3

This is what I'm trying to achieve:

input

(|)foo

then pressing some key combination to get

output

(foo)|

or

(foo|)

I know this can be done with the autopairs plugin. In the docs they write that the default binding is M-}. I am using Vim/iTerm2/Mac, and I can't seem to figure out how to use the meta key.

In the autopairs plugin they let you remap another feature which is called Fast Wrap and is used to enclose a line with brackets. As you can understand, this is not exactly what I'm looking for, but even with Fast Wrap, which is mapped to M-e, I was not able to remap it or used it as is.

I googled and tried using the sed command in the terminal to see what the option key is outputting, then I tried to remap this output to M-}. Didn't work. Any ideas?

4

I don't think there's a need of having another mapping at all.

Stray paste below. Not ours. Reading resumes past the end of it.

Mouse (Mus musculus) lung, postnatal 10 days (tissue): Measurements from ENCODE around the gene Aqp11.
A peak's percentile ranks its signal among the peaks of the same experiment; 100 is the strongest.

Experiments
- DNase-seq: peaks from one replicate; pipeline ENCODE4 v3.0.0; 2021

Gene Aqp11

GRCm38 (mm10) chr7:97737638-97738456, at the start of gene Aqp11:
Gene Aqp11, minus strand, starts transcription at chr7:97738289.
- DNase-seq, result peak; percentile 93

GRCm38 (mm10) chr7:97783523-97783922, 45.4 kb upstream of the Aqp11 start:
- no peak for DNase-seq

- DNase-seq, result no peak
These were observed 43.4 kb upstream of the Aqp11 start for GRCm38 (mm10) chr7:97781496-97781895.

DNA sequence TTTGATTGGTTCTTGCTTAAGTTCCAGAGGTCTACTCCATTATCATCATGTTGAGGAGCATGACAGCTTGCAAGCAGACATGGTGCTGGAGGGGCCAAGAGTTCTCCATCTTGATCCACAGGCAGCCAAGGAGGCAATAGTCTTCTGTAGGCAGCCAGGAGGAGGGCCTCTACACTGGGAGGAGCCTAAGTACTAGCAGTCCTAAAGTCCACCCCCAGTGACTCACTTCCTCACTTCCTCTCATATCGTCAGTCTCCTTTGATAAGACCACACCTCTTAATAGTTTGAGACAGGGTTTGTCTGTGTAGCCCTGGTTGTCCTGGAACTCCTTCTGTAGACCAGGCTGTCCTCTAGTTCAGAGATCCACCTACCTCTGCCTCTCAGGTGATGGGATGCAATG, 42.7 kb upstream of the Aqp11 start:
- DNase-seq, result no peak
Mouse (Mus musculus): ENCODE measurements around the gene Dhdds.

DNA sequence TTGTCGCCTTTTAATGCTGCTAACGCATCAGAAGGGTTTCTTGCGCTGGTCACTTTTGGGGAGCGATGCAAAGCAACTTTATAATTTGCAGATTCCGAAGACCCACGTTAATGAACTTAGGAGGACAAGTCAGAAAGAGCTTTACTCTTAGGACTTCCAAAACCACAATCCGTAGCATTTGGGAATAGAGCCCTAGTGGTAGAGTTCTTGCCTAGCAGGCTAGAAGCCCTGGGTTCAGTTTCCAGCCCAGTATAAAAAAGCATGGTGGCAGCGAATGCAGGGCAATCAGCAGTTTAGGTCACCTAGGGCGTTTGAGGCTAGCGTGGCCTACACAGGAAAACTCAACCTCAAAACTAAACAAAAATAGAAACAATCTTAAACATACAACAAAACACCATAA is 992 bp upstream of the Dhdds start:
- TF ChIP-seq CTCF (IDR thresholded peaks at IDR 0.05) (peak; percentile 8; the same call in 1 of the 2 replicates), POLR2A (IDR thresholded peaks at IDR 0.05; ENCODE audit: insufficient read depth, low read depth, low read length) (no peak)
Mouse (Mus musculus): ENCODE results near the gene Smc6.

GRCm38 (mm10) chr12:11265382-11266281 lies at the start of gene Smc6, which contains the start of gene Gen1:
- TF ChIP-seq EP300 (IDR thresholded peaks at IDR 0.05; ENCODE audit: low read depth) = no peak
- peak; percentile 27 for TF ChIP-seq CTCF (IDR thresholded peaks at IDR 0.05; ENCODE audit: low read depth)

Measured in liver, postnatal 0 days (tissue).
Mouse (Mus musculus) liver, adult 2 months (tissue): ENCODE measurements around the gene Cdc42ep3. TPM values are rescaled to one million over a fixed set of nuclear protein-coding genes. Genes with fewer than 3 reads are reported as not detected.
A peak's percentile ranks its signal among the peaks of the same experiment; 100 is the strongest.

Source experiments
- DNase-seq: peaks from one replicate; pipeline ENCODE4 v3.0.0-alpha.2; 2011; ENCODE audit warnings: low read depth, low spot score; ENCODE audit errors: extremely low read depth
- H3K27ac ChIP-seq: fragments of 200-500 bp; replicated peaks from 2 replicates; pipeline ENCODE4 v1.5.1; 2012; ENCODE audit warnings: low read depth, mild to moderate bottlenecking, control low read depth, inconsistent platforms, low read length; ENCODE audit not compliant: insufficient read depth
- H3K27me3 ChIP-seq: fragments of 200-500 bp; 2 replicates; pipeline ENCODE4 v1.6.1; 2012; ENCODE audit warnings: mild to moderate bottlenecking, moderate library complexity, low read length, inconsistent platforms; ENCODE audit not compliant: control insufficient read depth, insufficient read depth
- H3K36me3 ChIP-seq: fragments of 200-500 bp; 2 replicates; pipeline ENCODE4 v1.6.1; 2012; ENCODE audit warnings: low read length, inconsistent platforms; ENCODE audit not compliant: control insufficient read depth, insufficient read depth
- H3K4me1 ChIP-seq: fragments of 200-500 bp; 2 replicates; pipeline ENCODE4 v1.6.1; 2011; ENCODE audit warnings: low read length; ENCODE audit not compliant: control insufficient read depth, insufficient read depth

It's enough to press % once or twice to get on the right "paren". Then x$p and you're done.

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  • Thanks, brilliant. I wish there was a cheatsheet for vim with all kind of handy stroke combinations like this one. – idankor Dec 7 '19 at 9:27
  • 1
    @idankor Well, at least, xp seems to be in every "Vim tips and tricks" out of there. So "inventing" x$p is not a big deal. – Matt Dec 7 '19 at 9:35
0

Maybe you can define another mapping for <M-e> mapping in insert mode. imap <M-e> shows that it is mappped to <C-R>=AutoPairsFastWrap()<CR>. So you can define another key map for that, for example:

inoremap <c-e> <C-R>=AutoPairsFastWrap()<CR>
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  • 1
    Actually I found out that another plugin I have, vim-surround, can get me the line-enclosing functionality. But still my question remains for getting text to move inside a closed pair. – idankor Dec 7 '19 at 9:15
  • Does the mapping above work or not? – jdhao Dec 7 '19 at 9:18
  • Sorry for my ignorance, but is lower case 'c' the notation for the ctrl key, as the upper case 'C' is? – idankor Dec 7 '19 at 9:22
  • 1
    yes, they both they represent ctrl. see :h key-notation inside Vim or Neovim. – jdhao Dec 7 '19 at 9:54

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